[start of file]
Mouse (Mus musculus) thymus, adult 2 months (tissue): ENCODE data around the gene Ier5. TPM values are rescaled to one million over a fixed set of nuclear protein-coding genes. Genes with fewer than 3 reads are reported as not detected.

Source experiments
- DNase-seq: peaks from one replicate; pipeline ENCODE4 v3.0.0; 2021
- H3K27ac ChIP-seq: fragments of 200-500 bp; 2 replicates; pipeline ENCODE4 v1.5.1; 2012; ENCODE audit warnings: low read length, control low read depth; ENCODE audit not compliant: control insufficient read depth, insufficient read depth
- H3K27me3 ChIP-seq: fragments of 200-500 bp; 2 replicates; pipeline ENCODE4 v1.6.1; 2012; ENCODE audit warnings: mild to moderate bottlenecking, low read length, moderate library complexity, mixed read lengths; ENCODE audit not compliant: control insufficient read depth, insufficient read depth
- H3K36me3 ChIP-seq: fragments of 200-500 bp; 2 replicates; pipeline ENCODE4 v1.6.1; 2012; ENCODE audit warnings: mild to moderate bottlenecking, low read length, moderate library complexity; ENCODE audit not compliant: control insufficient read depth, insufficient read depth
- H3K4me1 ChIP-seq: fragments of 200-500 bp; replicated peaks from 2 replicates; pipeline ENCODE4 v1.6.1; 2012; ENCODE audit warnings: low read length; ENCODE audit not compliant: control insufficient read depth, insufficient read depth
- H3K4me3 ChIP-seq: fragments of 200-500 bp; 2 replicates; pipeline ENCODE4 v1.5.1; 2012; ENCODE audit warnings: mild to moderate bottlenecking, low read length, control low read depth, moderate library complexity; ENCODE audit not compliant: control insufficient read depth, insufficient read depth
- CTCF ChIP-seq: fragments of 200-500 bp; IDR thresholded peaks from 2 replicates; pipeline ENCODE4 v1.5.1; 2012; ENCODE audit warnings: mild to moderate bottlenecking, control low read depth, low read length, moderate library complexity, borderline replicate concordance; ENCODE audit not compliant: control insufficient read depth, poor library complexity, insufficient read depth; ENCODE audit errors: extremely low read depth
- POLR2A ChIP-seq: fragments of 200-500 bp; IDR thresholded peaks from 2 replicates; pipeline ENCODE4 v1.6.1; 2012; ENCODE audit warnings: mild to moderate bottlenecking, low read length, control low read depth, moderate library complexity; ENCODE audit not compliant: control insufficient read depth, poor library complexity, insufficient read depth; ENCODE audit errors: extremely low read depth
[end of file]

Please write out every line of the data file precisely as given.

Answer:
Mouse (Mus musculus) thymus, adult 2 months (tissue): ENCODE data around the gene Ier5. TPM values are rescaled to one million over a fixed set of nuclear protein-coding genes. Genes with fewer than 3 reads are reported as not detected.

Source experiments
- DNase-seq: peaks from one replicate; pipeline ENCODE4 v3.0.0; 2021
- H3K27ac ChIP-seq: fragments of 200-500 bp; 2 replicates; pipeline ENCODE4 v1.5.1; 2012; ENCODE audit warnings: low read length, control low read depth; ENCODE audit not compliant: control insufficient read depth, insufficient read depth
- H3K27me3 ChIP-seq: fragments of 200-500 bp; 2 replicates; pipeline ENCODE4 v1.6.1; 2012; ENCODE audit warnings: mild to moderate bottlenecking, low read length, moderate library complexity, mixed read lengths; ENCODE audit not compliant: control insufficient read depth, insufficient read depth
- H3K36me3 ChIP-seq: fragments of 200-500 bp; 2 replicates; pipeline ENCODE4 v1.6.1; 2012; ENCODE audit warnings: mild to moderate bottlenecking, low read length, moderate library complexity; ENCODE audit not compliant: control insufficient read depth, insufficient read depth
- H3K4me1 ChIP-seq: fragments of 200-500 bp; replicated peaks from 2 replicates; pipeline ENCODE4 v1.6.1; 2012; ENCODE audit warnings: low read length; ENCODE audit not compliant: control insufficient read depth, insufficient read depth
- H3K4me3 ChIP-seq: fragments of 200-500 bp; 2 replicates; pipeline ENCODE4 v1.5.1; 2012; ENCODE audit warnings: mild to moderate bottlenecking, low read length, control low read depth, moderate library complexity; ENCODE audit not compliant: control insufficient read depth, insufficient read depth
- CTCF ChIP-seq: fragments of 200-500 bp; IDR thresholded peaks from 2 replicates; pipeline ENCODE4 v1.5.1; 2012; ENCODE audit warnings: mild to moderate bottlenecking, control low read depth, low read length, moderate library complexity, borderline replicate concordance; ENCODE audit not compliant: control insufficient read depth, poor library complexity, insufficient read depth; ENCODE audit errors: extremely low read depth
- POLR2A ChIP-seq: fragments of 200-500 bp; IDR thresholded peaks from 2 replicates; pipeline ENCODE4 v1.6.1; 2012; ENCODE audit warnings: mild to moderate bottlenecking, low read length, control low read depth, moderate library complexity; ENCODE audit not compliant: control insufficient read depth, poor library complexity, insufficient read depth; ENCODE audit errors: extremely low read depth